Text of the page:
Causes and Cures: A New Era in Research

This entry was posted in News on by .

Elizabeth B. Claus, MD, PhD

What causes brain tumors is a mystery that people are struggling to understand and scientists are trying to solve. This article by neurosurgeon and epidemiologist, Dr. Elizabeth Claus, explains where we presently are in the search for answers.

What is epidemiology? It is defined as the study of the distribution and causes of disease risk in a population. Epidemiologists are scientists who try to explain why certain diseases affect some groups of individuals more than others and why some diseases occur in certain locations or at specific times. Epidemiological studies sometimes identify specific risk factors associated with a disease. This information may be used to help prevent or treat certain health problems.

There are many types of risk factors. Some are disease-causing agents such as viruses, while others are personal habits that make a person more likely to develop a particular disease, such as cigarette or alcohol use. Frequently, risk factors are divided into two categories: environmental and genetic.

Environmental risk factors generally refer to external influences to which an individual is exposed. Some examples include diet and outdoor sunlight. Genetic risk factors refer to an individual’s hereditary characteristics found in the DNA in his or her cells.

Genetic Epidemiology

Genetic or molecular epidemiology is an important new area of research which examines whether individuals with a certain type or variation of a particular gene have a higher risk for disease. In some instances, genetic changes may be transmitted from parent to child, as is true for the NF2 gene in families with neurofibromatosis. In other instances, the change occurs in an individual, possibly due to an environmental exposure. For example, frequent exposure to sunlight may cause genetic changes in skin cells leading to skin cancer.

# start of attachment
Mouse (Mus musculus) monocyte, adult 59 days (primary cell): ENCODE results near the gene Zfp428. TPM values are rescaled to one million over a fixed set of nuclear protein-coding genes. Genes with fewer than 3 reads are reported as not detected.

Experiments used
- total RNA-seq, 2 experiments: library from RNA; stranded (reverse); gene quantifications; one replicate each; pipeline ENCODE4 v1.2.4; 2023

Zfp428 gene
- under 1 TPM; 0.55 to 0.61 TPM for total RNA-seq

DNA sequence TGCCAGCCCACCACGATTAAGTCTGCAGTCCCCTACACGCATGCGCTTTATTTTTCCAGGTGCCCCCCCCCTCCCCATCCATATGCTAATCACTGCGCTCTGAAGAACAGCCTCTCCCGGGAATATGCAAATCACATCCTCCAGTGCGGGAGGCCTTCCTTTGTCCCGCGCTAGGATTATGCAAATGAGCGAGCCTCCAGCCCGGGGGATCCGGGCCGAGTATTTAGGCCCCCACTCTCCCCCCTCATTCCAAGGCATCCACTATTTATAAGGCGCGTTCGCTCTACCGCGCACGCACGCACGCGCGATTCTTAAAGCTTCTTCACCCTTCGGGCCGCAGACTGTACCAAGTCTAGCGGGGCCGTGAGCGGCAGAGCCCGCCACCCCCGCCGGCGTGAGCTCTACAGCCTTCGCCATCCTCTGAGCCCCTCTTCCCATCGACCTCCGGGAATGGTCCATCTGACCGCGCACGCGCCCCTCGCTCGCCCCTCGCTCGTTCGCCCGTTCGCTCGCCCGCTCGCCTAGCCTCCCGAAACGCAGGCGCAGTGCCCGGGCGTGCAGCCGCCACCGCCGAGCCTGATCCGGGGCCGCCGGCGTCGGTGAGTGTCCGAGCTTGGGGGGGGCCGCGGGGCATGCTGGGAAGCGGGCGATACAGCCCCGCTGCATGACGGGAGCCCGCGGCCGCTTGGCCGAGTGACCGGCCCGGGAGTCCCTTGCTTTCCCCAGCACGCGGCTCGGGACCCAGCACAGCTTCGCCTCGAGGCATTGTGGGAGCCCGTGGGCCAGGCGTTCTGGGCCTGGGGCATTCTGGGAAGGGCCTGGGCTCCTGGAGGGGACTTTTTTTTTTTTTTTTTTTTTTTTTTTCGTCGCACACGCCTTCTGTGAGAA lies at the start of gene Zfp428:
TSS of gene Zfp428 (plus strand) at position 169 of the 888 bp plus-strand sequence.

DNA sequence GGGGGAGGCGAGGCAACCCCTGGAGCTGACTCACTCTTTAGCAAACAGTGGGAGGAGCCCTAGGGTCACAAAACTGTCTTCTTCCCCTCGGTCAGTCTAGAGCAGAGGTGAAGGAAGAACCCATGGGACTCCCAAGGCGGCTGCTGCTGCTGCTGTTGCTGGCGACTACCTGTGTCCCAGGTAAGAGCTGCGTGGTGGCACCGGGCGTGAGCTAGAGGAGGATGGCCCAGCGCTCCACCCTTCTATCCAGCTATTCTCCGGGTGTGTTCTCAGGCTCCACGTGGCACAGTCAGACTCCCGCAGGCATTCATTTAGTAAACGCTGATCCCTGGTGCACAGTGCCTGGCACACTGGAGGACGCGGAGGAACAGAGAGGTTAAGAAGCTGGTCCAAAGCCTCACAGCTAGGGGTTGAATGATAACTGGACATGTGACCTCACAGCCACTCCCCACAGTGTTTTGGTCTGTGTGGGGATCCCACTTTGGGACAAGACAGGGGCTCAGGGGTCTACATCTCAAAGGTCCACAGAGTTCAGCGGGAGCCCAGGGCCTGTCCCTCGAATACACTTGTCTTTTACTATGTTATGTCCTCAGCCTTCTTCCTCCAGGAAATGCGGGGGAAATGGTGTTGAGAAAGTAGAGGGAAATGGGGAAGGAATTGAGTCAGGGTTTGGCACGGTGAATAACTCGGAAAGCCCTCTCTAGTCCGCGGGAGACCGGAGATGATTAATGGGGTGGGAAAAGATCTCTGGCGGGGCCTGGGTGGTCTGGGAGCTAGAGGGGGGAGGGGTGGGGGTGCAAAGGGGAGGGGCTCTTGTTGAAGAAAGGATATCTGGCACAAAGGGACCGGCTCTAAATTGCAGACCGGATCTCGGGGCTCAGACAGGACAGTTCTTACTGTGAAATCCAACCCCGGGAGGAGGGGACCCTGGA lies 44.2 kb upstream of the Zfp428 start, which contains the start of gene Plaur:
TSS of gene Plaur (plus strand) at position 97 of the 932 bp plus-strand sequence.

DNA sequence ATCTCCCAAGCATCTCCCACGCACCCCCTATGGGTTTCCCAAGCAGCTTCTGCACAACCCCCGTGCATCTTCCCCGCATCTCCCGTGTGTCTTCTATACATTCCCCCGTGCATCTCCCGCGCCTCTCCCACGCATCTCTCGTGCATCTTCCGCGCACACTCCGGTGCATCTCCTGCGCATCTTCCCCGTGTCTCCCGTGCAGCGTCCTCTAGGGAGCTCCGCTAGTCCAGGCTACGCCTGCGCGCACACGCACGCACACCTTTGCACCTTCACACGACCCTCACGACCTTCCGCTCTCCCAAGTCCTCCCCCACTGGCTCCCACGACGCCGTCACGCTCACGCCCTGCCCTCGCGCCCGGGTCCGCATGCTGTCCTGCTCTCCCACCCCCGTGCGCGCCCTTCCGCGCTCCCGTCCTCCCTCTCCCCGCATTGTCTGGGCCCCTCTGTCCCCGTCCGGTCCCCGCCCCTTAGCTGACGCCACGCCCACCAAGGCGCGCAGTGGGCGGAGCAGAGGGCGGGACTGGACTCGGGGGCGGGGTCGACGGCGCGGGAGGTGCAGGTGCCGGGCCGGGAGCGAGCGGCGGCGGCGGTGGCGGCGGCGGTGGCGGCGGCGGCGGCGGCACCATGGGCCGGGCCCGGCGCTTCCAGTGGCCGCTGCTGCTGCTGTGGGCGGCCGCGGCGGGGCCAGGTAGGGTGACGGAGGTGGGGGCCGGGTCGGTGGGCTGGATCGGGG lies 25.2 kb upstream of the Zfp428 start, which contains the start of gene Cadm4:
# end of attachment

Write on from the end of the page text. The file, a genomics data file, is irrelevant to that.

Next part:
While changes in certain genes may be associated with the development of some brain tumors, it is likely that most brain tumors develop as a result of a combination of genetic and environmental factors. The study of such interactions is an extremely important aspect of epidemiology that requires thousands of study subjects. As epidemiologists start to discover which combinations of genes and risk factors cause health problems, they will be better able to counsel individuals regarding their risk and thus help prevent disease.

Approximately 40,000 individuals in the United States will be diagnosed with a primary brain tumor in 2005. Epidemiological studies are vital given the lack of information on causes (etiology) or risk factors associated with the development and progression of these tumors. We also need to learn more about the outcomes associated with brain tumor diagnosis and treatment, including decreased quality of life and mortality.